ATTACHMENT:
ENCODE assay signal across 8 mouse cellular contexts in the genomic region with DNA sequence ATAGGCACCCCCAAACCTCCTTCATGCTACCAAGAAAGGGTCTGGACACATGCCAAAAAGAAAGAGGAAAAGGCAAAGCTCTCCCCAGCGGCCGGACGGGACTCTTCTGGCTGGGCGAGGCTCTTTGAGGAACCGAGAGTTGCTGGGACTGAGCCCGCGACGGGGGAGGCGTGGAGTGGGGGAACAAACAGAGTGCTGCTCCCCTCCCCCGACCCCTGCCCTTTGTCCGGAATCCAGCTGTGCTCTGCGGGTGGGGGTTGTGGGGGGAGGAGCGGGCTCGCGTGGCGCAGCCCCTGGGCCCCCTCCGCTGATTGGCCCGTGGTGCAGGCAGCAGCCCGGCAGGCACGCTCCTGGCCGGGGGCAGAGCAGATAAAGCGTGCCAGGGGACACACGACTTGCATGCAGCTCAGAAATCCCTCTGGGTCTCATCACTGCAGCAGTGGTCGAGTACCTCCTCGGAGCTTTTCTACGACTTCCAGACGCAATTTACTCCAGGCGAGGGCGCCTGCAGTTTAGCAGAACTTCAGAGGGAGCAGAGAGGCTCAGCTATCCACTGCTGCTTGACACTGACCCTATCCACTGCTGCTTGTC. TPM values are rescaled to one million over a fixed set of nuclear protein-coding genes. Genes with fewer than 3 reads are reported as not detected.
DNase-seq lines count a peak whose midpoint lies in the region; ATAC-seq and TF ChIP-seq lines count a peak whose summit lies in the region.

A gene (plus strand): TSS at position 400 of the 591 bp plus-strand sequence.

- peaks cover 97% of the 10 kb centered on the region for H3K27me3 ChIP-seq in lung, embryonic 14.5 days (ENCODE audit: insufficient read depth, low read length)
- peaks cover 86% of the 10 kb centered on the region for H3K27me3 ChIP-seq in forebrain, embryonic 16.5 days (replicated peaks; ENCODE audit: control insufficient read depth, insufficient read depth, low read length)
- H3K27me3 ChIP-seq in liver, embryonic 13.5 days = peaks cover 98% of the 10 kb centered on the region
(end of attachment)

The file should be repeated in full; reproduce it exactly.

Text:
ENCODE assay signal across 8 mouse cellular contexts in the genomic region with DNA sequence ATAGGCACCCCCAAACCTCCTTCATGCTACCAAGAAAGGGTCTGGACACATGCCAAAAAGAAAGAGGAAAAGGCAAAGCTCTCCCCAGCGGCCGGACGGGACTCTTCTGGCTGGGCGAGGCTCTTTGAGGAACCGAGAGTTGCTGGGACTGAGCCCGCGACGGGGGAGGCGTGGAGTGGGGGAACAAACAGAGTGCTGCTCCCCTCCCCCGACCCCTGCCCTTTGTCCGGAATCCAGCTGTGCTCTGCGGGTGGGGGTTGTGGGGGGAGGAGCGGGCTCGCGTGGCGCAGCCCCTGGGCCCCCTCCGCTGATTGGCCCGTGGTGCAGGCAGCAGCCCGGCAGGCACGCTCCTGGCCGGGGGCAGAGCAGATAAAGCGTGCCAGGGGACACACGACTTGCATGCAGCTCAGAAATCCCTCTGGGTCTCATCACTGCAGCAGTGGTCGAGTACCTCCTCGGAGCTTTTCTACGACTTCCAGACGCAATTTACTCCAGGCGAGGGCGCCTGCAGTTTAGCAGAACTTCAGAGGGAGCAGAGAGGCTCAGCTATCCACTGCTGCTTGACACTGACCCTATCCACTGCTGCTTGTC. TPM values are rescaled to one million over a fixed set of nuclear protein-coding genes. Genes with fewer than 3 reads are reported as not detected.
DNase-seq lines count a peak whose midpoint lies in the region; ATAC-seq and TF ChIP-seq lines count a peak whose summit lies in the region.

A gene (plus strand): TSS at position 400 of the 591 bp plus-strand sequence.

- peaks cover 97% of the 10 kb centered on the region for H3K27me3 ChIP-seq in lung, embryonic 14.5 days (ENCODE audit: insufficient read depth, low read length)
- peaks cover 86% of the 10 kb centered on the region for H3K27me3 ChIP-seq in forebrain, embryonic 16.5 days (replicated peaks; ENCODE audit: control insufficient read depth, insufficient read depth, low read length)
- H3K27me3 ChIP-seq in liver, embryonic 13.5 days = peaks cover 98% of the 10 kb centered on the region